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Extreme cleaner admits she spruces up homes for free to improve her mental health

Watch: Extreme cleaner scrubs and tidies homes for FREE

A woman has revealed how she became an extreme cleaner scrubbing and tidying homes for free in order to boost both her own mental health and that of the homeowners she helps.

Ivana Uherksa, 41, a bartender from Shoreditch, London, was struggling with depression when she asked if she could help her neighbour by cleaning her messy home.

The mum-of-one found it so satisfying transforming the untidy space into a liveable abode, she decided to ask if anyone else needed help decluttering their homes.

So far she has cleaned 10 houses for free, mainly helping families and single parents to get on top of their mess.

Uherksa believes the process helps with her own mental health and she hopes to set up a charity in the future.

Speaking about what inspired her to start helping clean other people's houses, Uherksa says she was looking for something to help improve her wellbeing.

Image of Ivana Uherksa says tidying other people's homes helps with mental health. (Ivana Uherksa/SWNS)
Ivana Uherksa says tidying other people's homes helps with mental health. (Ivana Uherksa/SWNS)

"I was feeling depressed and wasn’t happy with my life," she explains.

"I binged watched this girl cleaning houses and thought 'I could do that'.

"My neighbour's house was a mess, so I asked if I could help her - I needed something to keep myself busy."

Uherksa says she found it "so satisfying" cleaning the house, and, having realised how appreciative her neighbour was, decided to do more.

She now helps people battling depression or those with other mental health struggles who have not been able to keep on top of tidying their homes.

A before and after comparison of a home Uherksa has cleaned. (Ivana Uherksa/SWNS)
(Ivana Uherksa/SWNS)
A before and after comparison of a home Uherksa has cleaned. (Ivana Uherksa/SWNS) (Ivana Uherksa/SWNS)

Initially, she started helping her neighbours, but after sharing her cleans on TikTok she was able to start helping followers who were brave enough to reach out.

"Some people are so ashamed," she explains.

"People say ‘how can it get so messy?', but it’s a cycle - the state of your house affects the state of your mind."

A before and after comparison of a home Uherksa has helped tidy and clean. (Ivana Uherksa/SWNS)
A before and after comparison of a home Uherksa has helped tidy and clean. (Ivana Uherksa/SWNS)

The messiest houses Ukerksa has had to tackle include those with bug infestations and mess piled up so high in the hallway it was hard for her to get inside.

Uherksa says she will tidy a room at a time and tends to take three to four days cleaning each home.

Where possible she will also buy or source furniture to help some of the families keep their homes neat.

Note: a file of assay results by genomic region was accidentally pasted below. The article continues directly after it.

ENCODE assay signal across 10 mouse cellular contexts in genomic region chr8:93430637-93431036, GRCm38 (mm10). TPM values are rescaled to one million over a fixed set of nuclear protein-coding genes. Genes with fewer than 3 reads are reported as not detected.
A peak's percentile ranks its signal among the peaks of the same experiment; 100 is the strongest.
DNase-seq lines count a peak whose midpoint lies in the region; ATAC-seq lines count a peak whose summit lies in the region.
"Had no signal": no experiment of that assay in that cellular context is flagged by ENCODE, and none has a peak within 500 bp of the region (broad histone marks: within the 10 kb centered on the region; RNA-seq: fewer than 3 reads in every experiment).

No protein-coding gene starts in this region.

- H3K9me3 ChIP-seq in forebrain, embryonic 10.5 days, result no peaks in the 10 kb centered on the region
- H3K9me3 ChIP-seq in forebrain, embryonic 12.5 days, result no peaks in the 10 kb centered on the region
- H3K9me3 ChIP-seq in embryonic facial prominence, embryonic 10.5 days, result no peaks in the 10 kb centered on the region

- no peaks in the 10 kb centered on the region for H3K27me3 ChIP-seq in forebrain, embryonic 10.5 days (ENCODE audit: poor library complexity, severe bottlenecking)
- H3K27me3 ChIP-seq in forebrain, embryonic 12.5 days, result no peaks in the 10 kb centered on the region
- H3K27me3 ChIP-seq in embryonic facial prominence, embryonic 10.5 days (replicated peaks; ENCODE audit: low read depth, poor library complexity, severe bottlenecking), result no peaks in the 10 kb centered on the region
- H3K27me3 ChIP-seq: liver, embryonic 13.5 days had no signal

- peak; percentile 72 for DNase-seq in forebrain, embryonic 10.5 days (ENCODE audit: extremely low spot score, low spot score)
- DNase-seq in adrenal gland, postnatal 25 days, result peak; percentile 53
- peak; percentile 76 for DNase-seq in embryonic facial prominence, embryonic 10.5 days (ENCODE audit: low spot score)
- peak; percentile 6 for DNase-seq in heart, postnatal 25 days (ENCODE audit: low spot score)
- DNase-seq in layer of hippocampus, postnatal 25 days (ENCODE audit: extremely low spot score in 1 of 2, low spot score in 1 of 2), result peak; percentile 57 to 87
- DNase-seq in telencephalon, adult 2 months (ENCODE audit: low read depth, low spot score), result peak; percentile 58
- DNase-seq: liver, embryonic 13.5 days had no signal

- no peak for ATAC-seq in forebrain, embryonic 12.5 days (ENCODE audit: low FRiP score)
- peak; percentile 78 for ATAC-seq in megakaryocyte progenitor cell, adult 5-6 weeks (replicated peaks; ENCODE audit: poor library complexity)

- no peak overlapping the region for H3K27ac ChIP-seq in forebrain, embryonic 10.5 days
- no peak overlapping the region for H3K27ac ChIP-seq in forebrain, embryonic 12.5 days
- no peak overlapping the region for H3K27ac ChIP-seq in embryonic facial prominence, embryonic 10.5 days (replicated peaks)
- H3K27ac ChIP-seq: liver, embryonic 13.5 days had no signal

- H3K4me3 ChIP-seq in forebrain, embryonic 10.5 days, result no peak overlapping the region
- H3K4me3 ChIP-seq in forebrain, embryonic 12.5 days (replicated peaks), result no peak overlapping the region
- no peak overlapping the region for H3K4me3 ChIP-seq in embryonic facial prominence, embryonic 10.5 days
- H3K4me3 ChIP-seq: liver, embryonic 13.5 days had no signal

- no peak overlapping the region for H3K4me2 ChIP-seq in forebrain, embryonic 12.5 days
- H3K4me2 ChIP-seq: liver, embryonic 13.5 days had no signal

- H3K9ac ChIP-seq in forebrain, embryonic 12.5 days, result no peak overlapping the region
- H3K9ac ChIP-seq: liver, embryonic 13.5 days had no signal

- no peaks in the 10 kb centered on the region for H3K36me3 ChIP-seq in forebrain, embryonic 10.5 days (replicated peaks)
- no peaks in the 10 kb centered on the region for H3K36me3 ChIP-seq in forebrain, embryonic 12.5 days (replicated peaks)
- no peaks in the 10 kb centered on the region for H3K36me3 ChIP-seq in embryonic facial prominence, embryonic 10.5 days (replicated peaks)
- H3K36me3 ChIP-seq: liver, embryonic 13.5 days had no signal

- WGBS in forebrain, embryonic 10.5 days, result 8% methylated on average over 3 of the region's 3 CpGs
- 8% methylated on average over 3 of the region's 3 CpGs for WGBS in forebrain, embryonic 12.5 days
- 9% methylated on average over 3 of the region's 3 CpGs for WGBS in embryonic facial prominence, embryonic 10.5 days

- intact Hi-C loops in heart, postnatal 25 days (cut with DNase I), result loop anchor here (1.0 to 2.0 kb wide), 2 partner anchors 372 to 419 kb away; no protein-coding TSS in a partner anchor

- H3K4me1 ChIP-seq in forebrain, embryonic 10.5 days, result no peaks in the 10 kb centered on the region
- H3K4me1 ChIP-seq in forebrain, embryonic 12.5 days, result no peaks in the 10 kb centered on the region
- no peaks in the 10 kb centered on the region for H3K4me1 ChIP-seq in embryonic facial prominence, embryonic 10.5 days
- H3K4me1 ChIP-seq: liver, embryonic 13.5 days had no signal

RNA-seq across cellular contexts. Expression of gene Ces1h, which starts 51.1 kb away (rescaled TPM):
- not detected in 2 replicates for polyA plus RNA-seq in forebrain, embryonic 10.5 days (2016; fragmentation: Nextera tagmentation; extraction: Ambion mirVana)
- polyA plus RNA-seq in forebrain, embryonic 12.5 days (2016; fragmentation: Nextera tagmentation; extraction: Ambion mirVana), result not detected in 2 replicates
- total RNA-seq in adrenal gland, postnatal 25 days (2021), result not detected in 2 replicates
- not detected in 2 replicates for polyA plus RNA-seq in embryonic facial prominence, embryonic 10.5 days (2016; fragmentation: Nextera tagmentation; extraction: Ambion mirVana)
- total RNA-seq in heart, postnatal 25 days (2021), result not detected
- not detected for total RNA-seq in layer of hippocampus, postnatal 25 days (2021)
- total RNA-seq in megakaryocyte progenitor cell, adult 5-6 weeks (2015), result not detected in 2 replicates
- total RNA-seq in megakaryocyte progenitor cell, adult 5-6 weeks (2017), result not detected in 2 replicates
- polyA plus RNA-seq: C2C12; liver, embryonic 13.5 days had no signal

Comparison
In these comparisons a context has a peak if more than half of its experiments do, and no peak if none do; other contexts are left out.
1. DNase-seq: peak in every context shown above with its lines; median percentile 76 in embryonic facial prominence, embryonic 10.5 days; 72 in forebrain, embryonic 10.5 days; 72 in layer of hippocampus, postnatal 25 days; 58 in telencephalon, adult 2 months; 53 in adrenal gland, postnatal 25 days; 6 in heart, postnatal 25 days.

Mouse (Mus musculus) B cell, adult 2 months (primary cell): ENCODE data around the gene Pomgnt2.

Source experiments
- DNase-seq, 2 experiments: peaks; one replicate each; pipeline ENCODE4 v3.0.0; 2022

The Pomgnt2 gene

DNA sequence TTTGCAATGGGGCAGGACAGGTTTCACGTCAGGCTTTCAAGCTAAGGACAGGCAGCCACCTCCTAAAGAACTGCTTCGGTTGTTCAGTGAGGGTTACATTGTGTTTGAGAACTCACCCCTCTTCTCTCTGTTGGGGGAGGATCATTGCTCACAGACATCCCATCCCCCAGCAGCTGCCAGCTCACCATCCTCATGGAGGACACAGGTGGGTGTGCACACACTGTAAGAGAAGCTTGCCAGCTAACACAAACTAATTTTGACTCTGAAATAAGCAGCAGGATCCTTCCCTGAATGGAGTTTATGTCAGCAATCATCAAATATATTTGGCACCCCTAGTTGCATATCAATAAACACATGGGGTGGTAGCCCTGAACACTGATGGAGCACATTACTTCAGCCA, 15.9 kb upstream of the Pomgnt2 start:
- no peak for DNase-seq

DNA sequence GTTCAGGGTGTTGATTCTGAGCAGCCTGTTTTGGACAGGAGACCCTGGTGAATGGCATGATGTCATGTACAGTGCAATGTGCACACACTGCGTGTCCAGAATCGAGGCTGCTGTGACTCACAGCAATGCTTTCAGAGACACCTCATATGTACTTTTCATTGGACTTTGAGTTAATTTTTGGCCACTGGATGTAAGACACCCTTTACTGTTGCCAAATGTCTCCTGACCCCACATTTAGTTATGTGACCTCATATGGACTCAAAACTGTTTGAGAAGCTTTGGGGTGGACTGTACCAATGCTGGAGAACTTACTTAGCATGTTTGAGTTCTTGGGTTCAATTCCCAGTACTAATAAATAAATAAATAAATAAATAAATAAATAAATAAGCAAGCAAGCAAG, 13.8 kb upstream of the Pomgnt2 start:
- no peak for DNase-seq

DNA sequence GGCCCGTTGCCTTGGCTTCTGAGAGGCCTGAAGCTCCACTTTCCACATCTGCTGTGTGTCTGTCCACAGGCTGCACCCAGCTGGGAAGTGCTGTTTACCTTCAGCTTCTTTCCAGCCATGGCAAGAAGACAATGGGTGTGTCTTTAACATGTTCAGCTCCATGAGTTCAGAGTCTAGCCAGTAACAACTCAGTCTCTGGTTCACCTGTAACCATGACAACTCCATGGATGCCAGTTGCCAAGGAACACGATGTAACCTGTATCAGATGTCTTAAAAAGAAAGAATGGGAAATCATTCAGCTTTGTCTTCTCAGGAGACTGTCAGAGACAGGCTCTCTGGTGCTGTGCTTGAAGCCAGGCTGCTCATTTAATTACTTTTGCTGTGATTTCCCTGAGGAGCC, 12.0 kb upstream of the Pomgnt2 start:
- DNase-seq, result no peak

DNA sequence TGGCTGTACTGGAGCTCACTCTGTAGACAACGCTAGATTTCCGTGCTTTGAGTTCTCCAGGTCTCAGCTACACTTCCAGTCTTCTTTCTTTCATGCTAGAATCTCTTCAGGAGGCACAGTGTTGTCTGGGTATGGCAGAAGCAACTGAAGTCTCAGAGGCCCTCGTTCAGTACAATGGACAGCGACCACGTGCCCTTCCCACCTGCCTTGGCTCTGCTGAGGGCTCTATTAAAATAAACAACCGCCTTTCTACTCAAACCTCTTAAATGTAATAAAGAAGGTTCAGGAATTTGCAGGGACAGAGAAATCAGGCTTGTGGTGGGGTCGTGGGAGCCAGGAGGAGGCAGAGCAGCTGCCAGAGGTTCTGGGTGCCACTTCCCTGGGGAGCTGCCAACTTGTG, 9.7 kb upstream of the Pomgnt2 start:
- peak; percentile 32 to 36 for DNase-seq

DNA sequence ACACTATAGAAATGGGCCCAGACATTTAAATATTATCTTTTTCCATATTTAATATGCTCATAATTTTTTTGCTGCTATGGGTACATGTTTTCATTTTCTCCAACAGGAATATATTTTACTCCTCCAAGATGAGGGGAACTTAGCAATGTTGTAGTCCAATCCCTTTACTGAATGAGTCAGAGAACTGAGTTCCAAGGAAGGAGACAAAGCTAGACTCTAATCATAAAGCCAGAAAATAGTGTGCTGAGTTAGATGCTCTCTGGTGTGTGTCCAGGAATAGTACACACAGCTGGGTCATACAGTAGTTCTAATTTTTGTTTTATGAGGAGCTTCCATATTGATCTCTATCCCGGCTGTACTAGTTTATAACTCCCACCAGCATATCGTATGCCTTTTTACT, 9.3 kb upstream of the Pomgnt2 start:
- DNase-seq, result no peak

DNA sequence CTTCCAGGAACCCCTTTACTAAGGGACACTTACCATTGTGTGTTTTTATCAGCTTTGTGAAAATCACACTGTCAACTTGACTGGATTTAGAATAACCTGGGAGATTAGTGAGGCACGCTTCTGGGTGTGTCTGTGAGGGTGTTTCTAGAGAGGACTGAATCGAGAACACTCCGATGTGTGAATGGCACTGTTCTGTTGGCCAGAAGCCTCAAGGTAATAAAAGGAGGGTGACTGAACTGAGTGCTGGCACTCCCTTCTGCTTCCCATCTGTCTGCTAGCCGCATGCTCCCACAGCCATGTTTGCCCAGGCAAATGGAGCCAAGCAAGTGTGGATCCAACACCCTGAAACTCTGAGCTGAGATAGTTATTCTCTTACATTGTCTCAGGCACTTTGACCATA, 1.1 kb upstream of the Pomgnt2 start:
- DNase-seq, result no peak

"People say 'you’re literally saving my life'," she adds.

"Seeing someone else happy makes me happy.”

Uherksa is currently cleaning homes around London, but hopes to recruit volunteers to help clean further afield, before eventually starting a charity.

For anyone who wants to get involved or make a donation please contact @tidy_mindset247

Ivana Uherksa says tidying other people's homes helps with mental health. (Ivana Uherksa/SWNS)
Ivana Uherksa says tidying other people's homes helps with mental health. (Ivana Uherksa/SWNS)

The link between mental health and mess

According to Dr Elena Touroni, consultant psychologist and co-founder of The Chelsea Psychology Clinic, the state of our physical environment often reflects our mental wellbeing.

"A cluttered, disorganised space can lead to feelings of overwhelm and stress, impacting our mental health," she explains.

Feelings of shame can also be associated with those who have messy houses and aren't able to tidy them.

"These kinds of feelings can stem from societal norms and expectations," she explains. "We live in a culture where a clean, organised home is expected and seen as a reflection of discipline and success. When someone struggles to maintain this standard, it can lead to feelings of inadequacy and failure."

On the plus side, however, as Uherksa has discovered, organising and decluttering can provide mental clarity and reduce feelings of anxiety.

"When we clean and organise, it gives us a sense of control over our environment," Dr Touroni explains. "Tidying up isn’t just about the physical space - it can symbolise putting our thoughts and life in order too."

Science offers some insight on the connection between cleaning and anxiety too.

A study published in the journal Mindfulness found that participants who mindfully washed up, ie they took time to try to take in the smell of the washing up liquid etc.. reported a 27% reduction in nervousness, along with a 25% improvement in "mental inspiration,” whatever that is.

Clearing the clutter can help ease stress too. A further study published in Personality and Social Psychology Bulletin, revealed that women living in a cluttered home showed higher levels of the stress hormone cortisol.

Mental health: Read more

Additional reporting SWNS.